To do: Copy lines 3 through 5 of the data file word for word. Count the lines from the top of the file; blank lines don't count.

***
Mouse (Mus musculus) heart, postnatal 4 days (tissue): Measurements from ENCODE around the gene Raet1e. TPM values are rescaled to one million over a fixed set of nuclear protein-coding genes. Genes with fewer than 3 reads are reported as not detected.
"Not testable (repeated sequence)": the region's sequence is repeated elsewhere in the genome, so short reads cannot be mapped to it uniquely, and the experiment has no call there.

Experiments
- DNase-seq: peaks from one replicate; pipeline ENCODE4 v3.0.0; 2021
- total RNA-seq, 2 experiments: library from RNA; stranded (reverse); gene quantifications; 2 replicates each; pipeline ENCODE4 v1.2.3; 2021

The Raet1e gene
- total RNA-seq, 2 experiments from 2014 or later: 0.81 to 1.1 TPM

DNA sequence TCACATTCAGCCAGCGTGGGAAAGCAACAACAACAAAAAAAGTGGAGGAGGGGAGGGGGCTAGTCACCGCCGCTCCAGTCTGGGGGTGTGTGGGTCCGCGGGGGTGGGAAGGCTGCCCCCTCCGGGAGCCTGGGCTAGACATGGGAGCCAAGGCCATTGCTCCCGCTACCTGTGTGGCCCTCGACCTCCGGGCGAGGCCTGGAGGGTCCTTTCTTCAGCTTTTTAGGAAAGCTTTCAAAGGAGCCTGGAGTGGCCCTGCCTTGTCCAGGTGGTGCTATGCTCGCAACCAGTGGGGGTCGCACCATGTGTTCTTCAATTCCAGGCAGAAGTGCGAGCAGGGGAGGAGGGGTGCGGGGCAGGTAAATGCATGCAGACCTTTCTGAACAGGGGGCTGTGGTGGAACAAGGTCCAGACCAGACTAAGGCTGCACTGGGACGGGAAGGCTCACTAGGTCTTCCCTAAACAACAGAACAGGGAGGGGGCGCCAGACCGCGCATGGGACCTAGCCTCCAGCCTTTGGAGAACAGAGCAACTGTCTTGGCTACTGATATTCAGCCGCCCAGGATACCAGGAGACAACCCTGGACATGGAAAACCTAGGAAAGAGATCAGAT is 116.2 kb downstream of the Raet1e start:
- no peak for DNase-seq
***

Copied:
Experiments
- DNase-seq: peaks from one replicate; pipeline ENCODE4 v3.0.0; 2021
- total RNA-seq, 2 experiments: library from RNA; stranded (reverse); gene quantifications; 2 replicates each; pipeline ENCODE4 v1.2.3; 2021